As the world looks back on BP’s Deepwater Horizon disaster seven years later, a study released this week highlights the costly ecological impacts of the largest maritime oil spill on record.
Scientists found that Americans would be willing to pay an estimated $17.2 billion to prevent another catastrophe like the BP oil spill, which leaked more than 134 million gallons of oil into the Gulf of Mexico on April 20, 2010.
The National Oceanic and Atmospheric Administration commissioned the study, which offers the first comprehensive appraisal of the disaster’s financial impact on affected natural resources, like beaches, coral and marine life. Its findings were published in the journal Science on Friday.
In 2016, BP estimated the oil spill cost the company roughly $62 billion in cleanup and legal fees. But scientists were interested in understanding the price tag attached to natural resource damage, a much trickier value to determine.
To do so, researchers asked American households how much money they would be willing to pay in a one-time tax to protect natural resources by preventing another a similar disaster similar to the BP oil spill.
The researchers spent the first three years after the spill developing the survey, which aimed to effectively explain the magnitude of the destruction on natural resources. They spent the next few years administering the questionnaire to a large sample of American adults and analyzing the results.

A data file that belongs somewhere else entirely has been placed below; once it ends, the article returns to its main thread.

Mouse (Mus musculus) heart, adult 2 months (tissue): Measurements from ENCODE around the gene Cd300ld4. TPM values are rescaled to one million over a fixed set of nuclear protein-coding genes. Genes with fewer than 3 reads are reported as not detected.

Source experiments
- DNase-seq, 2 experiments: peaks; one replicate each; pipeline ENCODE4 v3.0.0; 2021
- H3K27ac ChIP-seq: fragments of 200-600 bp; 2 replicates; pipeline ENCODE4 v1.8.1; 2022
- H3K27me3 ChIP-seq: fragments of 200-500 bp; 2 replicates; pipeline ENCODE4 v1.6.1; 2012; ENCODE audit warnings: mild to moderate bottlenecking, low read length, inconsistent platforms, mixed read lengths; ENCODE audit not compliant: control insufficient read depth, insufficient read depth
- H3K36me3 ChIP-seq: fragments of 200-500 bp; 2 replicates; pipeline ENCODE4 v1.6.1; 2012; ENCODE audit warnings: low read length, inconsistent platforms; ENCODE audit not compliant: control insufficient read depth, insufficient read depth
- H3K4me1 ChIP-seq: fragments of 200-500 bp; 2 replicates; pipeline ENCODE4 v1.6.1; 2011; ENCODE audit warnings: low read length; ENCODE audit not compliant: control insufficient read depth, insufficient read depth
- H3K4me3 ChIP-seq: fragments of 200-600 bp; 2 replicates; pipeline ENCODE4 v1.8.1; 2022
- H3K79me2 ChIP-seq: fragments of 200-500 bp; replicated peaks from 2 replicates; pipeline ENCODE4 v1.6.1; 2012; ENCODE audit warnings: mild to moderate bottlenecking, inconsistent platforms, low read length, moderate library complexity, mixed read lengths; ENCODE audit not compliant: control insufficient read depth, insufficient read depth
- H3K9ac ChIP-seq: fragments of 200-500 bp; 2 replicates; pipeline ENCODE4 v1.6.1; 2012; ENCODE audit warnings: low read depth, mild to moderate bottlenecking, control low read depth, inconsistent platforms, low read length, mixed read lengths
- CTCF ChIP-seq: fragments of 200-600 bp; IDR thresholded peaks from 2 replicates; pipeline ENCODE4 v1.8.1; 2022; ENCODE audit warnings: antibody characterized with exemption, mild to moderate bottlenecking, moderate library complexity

The average household was willing to pay $153 for a prevention program, the researchers found. To get the final $17.2 billion appraisal, they multiplied this rate by the number of households that the sample represented.
The Deepwater Horizon explosion killed 11 people while the subsequent oil spill wreaked havoc on countless ecosystems and resulted in the deaths of billions of animals, according to the federal government.
Last year, a federal judge approved a $20 billion settlement, which BP is to pay out to five Gulf states and local government over 16 years to cover environmental damage.
“Our estimate can guide policymakers and the oil industry in determining not only how much should be spent on restoration efforts for the Deepwater spill, but also how much should be invested to protect against damages that could result from future oil spills,” said Kevin Boyle, a professor of agricultural and applied economic at Virginia Tech and one of the study’s authors.
“People value our natural resources, so it’s worth taking major actions to prevent future catastrophes and correct past mistakes,” he added.